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November 1-7, 2006

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Mayoral Makeovers

By Joseph Rosenfeld

PHYSICAL appearance, clothing and personal styles do not represent one's ethical ethos. Many politicians seem to be straightforward looking; however, clean-cut looks are overcome when unseemly, behind-the-scenes dealings are exposed. Reputation and perception are defeated by disgraceful behavior. What can be expressed through one's style of dress is one's ability to lead, the strength of one's character and an image that personifies a population.

The style problems of Chuck Reed—he of the famous flag tie—are those of many in Silicon Valley. His persona lacks a polished image that aptly represents himself and the people and industries of San Jose to the rest of the world.

Not all is lost on the leading candidate, however. Reed seems naturally analytical and is inclined to completely understand a situation before offering a stand. He appears determined to succeed, has high self-confidence and likes to be in charge. Though these leaderlike traits are ambiguous to an amateur eye, Reed could make them more obvious by putting more effort into the way he dresses. Chuck Reed is a candidate for mayor of one of the largest cities in the United States, not a delegate to the Democratic National Convention. The look of a Red State Westerner needs to give way to a man who is imaginative and open-minded—two traits San Jose needs in its next leader.

It seems like a local phenomenon that someone with such a conservative and dated image would be the top vote-getter in a primary election in San Jose. This, in an area where nearly everybody cares about how sleek their iPod is, how crisp their plasma TV picture is and how their house stacks up to their neighbors' properties, is astounding. Flip through any local publication and see the avalanche of advertisements for anything from micro-derm-abrasions to full-out face-lifts. Does anyone in San Jose care about the way in which they are perceived? Of course, the answer is that many do but are afraid to admit or show that they do. It's long overdue for San Jose to come out of its bedroom community attitude, and step into the 21st century that it has helped the world create. We must do this by starting with our leaders, who not only need to have great ideas—and ethics—but also be able to communicate that they are in step with these very fast-moving times.

Now take a look at Cindy Chavez. What sort of municipality would she seemingly represent? Her high-contrast-colored clothing (and occasional floral motifs) seems much more "Mom Meets Middle Management" than "Executive Extraordinaire." If she does take the city's top seat, Ms. Chavez would do well to step up her style. As a candidate who campaigns as being more progressive than her opponent, she's got some explaining to do in the style department.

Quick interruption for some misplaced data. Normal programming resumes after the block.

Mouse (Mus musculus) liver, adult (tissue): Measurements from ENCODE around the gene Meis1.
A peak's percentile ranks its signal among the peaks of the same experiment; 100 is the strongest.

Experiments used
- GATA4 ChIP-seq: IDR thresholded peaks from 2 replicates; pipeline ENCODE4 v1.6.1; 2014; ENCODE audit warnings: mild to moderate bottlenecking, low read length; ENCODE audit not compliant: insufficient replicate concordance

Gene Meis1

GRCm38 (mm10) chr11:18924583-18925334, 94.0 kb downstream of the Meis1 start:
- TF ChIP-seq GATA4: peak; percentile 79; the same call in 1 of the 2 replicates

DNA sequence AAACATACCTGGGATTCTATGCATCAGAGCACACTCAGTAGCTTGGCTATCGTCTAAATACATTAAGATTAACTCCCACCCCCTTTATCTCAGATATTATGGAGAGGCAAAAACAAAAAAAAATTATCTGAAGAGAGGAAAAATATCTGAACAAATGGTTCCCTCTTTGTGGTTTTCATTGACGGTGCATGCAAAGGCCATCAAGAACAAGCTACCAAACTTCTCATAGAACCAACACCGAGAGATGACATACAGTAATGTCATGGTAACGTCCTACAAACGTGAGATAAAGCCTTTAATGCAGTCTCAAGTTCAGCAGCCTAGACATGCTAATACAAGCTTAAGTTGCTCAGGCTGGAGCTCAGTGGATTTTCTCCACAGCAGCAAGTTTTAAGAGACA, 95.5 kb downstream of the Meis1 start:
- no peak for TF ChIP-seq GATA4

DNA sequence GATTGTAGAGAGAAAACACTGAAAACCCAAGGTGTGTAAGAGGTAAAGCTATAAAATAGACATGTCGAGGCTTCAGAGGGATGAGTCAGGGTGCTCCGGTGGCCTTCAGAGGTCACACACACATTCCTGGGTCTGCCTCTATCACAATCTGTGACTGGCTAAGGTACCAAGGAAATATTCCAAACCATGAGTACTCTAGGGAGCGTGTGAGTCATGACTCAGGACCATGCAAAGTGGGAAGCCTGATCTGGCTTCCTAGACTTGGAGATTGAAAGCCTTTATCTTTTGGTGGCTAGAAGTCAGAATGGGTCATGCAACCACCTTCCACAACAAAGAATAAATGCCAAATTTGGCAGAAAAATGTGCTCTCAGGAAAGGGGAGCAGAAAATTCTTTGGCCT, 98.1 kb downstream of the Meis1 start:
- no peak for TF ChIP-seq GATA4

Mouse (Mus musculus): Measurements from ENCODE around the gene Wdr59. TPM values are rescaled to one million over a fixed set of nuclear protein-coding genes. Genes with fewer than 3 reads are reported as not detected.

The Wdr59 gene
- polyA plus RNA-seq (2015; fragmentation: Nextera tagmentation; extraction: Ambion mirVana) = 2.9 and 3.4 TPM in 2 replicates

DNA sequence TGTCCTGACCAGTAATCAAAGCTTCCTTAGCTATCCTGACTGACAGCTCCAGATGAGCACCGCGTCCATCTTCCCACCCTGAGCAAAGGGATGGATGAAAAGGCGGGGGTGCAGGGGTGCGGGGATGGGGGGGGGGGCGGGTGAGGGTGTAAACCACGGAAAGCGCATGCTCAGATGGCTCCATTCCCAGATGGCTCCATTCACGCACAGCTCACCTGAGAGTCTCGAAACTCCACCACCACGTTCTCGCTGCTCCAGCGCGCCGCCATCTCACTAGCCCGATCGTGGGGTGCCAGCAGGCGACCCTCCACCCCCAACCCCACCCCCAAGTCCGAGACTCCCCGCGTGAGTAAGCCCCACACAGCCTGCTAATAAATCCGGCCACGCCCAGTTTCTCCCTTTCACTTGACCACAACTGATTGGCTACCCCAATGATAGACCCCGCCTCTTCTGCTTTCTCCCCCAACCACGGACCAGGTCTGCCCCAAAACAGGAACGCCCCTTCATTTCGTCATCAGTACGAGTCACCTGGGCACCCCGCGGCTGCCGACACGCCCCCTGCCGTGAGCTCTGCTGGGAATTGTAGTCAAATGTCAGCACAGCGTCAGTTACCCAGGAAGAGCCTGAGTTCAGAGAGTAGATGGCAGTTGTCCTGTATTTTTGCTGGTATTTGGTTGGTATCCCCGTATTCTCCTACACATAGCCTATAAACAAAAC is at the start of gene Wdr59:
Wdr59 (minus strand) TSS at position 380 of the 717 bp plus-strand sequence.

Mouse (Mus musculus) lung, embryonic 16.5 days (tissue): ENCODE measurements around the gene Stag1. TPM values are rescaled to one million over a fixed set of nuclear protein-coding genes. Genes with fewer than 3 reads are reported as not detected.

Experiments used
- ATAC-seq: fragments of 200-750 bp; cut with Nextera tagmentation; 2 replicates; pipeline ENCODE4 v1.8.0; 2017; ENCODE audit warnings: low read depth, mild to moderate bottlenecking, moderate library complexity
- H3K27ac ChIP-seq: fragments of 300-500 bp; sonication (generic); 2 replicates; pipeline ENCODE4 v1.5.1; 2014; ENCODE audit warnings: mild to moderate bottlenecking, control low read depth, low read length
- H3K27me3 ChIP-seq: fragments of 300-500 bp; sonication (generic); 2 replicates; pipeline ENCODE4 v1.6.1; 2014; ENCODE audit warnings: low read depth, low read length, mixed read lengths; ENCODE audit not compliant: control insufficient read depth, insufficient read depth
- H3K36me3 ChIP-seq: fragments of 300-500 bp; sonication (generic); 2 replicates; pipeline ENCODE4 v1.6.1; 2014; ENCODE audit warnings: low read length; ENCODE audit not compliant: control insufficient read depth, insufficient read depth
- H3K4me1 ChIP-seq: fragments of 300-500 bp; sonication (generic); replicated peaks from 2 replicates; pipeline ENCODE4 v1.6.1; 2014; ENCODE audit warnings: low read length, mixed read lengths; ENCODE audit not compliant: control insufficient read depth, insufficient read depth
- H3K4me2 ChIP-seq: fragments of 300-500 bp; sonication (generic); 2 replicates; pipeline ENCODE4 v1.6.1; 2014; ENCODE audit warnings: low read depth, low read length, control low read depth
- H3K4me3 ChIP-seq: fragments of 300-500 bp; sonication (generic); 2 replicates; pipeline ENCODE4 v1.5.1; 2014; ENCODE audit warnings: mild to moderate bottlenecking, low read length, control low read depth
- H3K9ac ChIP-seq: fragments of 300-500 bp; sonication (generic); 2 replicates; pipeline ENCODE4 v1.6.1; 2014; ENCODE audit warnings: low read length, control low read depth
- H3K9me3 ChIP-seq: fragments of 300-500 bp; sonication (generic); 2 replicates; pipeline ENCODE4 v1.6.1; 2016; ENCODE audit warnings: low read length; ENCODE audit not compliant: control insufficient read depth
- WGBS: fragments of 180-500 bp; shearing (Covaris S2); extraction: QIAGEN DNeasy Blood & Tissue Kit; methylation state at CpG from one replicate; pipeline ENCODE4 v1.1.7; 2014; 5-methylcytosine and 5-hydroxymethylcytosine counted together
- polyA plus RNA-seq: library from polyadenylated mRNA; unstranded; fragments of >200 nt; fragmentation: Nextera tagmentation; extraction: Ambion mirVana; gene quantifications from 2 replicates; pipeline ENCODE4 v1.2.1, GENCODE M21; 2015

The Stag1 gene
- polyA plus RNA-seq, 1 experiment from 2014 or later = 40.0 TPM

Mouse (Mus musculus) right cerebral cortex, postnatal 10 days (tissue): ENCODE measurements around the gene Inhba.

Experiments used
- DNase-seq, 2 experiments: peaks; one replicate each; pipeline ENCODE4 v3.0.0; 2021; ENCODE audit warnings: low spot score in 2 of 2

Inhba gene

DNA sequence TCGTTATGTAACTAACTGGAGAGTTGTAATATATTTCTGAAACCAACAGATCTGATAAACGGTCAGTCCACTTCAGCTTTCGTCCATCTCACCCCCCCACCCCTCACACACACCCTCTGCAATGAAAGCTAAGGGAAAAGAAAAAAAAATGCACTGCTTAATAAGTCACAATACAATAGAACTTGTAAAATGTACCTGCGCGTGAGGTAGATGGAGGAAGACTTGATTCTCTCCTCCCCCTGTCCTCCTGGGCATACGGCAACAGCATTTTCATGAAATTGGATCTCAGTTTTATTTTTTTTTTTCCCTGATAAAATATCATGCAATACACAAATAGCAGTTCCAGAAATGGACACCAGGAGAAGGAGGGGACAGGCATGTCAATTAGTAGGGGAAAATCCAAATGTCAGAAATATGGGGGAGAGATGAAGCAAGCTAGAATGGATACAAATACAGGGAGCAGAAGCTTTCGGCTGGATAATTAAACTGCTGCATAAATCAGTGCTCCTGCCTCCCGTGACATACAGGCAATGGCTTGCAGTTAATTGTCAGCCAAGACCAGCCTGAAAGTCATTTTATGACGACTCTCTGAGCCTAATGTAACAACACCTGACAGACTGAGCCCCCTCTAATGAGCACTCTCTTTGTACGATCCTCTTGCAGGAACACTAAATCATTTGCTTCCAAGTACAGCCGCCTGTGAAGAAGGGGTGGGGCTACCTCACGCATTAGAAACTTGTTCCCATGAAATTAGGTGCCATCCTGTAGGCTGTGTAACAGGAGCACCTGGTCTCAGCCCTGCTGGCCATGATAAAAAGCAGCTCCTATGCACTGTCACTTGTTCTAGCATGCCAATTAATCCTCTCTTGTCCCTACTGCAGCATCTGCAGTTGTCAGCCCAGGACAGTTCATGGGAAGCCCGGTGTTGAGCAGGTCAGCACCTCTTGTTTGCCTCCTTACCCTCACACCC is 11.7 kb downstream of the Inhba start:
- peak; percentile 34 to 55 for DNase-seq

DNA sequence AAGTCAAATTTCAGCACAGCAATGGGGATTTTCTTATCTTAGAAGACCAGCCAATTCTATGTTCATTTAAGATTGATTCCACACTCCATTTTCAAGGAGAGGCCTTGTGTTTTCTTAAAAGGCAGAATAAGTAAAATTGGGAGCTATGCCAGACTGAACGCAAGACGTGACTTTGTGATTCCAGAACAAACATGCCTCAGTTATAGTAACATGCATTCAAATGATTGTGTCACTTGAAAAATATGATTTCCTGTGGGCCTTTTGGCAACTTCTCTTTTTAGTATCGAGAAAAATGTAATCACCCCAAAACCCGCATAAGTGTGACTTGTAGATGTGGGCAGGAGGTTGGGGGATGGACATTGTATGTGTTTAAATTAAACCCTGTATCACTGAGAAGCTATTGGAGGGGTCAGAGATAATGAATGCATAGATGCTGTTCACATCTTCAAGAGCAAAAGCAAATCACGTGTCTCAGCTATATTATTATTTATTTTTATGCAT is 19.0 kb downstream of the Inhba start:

Certainly, the vice mayor exhibits traits you'd expect of a busy leader in a community as spread out and as diverse as San Jose. One of those characteristics is her ability to take on a variety of activities each day. The desire for daily adventure is accented by restlessness. That she's not complacent to sit still suggests that as mayor she could work enthusiastically with a diverse population. Additionally, she's a preservationist and values her relationships with others. Her ties to the outgoing mayor and her delicate dancing as a political operative seem to obscure her more favorable abilities.

So what would I suggest for her Mayoral Makeover? Ms. Chavez should try to look more open to others by wearing colors that are welcoming. She could dress a bit more creatively, highlighting her sense of independence, and lose the dramatic high-contrast outfits that are out of step with her characteristics and coloring. She should stop hiding behind the shaded glasses she's wearing on her election website photo and wear her other more interesting styles. Also, she should develop a wardrobe that works for the day-to-evening lifestyle that she naturally prefers to maintain and that is appropriate to the office she seeks.

San Jose is at a crossroads. This city needs to determine how it will grow and be vibrant. A modern downtown, replete with shiny skyscrapers and a bustling retail corridor, is not the only indicator to the world that a great city has developed. This vision comes from its citizens and leaders. Whichever mayoral candidate is elected by the people, contenders Chavez and Reed should get their images in step with San Jose's desire to be a world-class metropolis.

Joseph Rosenfeld, AICI, CIP is a men's image mentor based in downtown San Jose. Contact him at: [email protected]

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